After many decades of a single dominant city-shaping transportation pattern – i.e., for those who could afford it: owning and driving our own cars, trucks, motorcycles and bicycles, getting into taxis by ourselves, riding in streets that are designed for cars and not much else — there is considerable evidence accumulating that we have already entered into a world of new mobility practices that are changing the transportation and city landscape in many ways. It has to do with sharing, as opposed to outright ownership. But strange to say, this trend seems to have escaped the attention of the policymakers in many of the institutions directly concerned. Continue reading
Rikshawala from Kathmandu, Nepal: तैयारी जीवन बचाउँछ (“Preparedness saves lives”)
What you are looking at here is nothing less than a lesson in: (1) Mobility (2) Affordability. (3) Zero carbon (4) Clean. (5) Quiet, (6) Space-efficient. (7) A job. (8) Income. (9) Family. And (10) A life.
World Streets is pleased to introduce to our 4419 international readers signed in from 149 countries from all continents, a valuable reference source for transportation and city planners, public agencies, researchers, environmentalists, students, NGOs, companies, transporters and others who are looking for new ways to get around in our daily lives, hopefully with more and better choices. The Shared Mobility Primer from the University of California, Berkeley’s Transportation Sustainability Research Center offers a practical guide with resources, information, and tools for local governments and public agencies seeking to implement emerging services or to manage existing shared mobility services.
In response to our New Year’s annual roundup of the library of striking and informative videos assembled over the last years by the editor and readers of World Streets, one just came in today from New Zealand, thanks to Paul Minett, Chairman of the Ridesharing Institute. To contact him directly, email him at firstname.lastname@example.org.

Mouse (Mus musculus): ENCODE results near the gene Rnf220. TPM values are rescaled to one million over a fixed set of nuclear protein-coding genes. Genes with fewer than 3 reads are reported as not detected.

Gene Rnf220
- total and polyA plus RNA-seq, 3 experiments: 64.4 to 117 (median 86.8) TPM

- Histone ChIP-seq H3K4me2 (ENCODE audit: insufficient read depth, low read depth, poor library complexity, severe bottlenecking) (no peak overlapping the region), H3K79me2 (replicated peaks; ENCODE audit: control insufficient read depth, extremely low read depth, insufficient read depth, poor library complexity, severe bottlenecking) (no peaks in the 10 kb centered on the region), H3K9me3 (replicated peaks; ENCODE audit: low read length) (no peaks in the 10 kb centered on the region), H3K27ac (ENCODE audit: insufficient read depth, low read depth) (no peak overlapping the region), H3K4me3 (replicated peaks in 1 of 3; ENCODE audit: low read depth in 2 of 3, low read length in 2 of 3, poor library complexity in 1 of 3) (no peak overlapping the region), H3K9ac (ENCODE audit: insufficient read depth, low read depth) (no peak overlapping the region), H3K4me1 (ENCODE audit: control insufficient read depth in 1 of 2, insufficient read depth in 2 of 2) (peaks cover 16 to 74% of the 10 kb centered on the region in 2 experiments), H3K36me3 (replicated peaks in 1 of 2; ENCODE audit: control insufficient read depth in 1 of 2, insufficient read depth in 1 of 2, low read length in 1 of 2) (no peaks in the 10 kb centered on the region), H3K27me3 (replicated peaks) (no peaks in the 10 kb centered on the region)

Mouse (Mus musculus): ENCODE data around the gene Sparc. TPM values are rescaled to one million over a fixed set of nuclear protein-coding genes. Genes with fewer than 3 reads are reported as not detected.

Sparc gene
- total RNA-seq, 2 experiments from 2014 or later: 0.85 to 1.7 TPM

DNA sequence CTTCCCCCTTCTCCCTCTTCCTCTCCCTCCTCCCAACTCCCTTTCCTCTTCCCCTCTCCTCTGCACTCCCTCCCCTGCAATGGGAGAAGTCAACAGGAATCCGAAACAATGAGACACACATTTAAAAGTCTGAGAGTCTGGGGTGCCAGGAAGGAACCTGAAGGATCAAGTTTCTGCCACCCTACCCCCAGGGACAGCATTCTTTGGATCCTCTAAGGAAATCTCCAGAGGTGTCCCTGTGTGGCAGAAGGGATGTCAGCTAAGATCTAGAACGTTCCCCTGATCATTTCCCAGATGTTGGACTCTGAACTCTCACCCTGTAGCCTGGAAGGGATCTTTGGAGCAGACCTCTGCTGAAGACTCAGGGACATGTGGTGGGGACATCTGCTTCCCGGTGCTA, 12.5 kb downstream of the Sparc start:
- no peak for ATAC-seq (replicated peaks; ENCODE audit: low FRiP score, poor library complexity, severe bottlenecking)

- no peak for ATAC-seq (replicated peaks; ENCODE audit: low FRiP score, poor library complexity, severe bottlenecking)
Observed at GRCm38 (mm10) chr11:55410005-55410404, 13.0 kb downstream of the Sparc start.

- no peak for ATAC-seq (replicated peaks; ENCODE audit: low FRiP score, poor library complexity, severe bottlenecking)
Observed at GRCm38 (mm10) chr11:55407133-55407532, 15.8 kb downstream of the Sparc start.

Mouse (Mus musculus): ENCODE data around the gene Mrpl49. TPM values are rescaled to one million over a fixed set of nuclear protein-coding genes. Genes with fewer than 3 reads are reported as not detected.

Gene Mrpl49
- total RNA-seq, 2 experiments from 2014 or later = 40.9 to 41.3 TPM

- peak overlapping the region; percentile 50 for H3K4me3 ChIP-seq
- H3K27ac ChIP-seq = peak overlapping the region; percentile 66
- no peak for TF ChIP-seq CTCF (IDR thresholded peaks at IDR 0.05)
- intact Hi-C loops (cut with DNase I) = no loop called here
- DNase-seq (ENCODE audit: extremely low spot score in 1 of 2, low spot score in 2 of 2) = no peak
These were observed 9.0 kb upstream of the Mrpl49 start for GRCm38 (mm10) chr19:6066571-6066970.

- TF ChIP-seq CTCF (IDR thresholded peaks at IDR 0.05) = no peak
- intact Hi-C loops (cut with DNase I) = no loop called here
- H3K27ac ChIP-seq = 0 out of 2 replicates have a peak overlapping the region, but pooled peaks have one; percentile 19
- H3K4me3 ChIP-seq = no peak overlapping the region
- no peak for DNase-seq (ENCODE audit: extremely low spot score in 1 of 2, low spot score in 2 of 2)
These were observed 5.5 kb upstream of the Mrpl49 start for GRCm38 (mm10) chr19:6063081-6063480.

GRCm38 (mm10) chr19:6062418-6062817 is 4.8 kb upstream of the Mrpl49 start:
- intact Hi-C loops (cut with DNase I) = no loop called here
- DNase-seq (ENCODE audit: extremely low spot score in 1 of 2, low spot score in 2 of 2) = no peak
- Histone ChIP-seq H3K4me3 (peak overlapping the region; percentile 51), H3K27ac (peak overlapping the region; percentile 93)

This article which recently appeared in City Lab gets straight to the heart of the New Mobility Agenda as we understand it, a critical and often ignored mobility category which we have long since dubbed xTransit, Third Ways of Getting around in Cities. Just below you will find some key excerpts from the article; for the full text click to http://goo.gl/hI8VI . If you are not familiar with the Matatu, you will find additional background in the short but quite useful Wikipedia site at http://en.wikipedia.org/wiki/Matatu. For more on our xTransit work, have a look at https://worldstreets.wordpress.com/category/xtransit and eventually https://www.facebook.com/groups/xtransit .
In the context of the ongoing World Carshare 2014 program, we have been asked by several considering authors to provide some context and perhaps indicate some issues or questions concerning matters that our readers might be interested to know more about in order to better understand the evolution of carsharing in their country.
Results of pilot project in the Netherlands
This paper describes a pilot project consisting of a substantial increase in the number of carshare vehicles in a neighborhood in Nijmegen, the Netherlands. The goal was to explore, first, the impact on the demand for carshare services and, second, the impact on the socio-economic composition of the new carshare members. The results show a substantial increase in the number of carshare members, but little proof for the diversification hypothesis. While households interested in carshare membership had a different socio-economic profile from existing carshare members, the households that eventually became carshare members more closely resembled the existing members.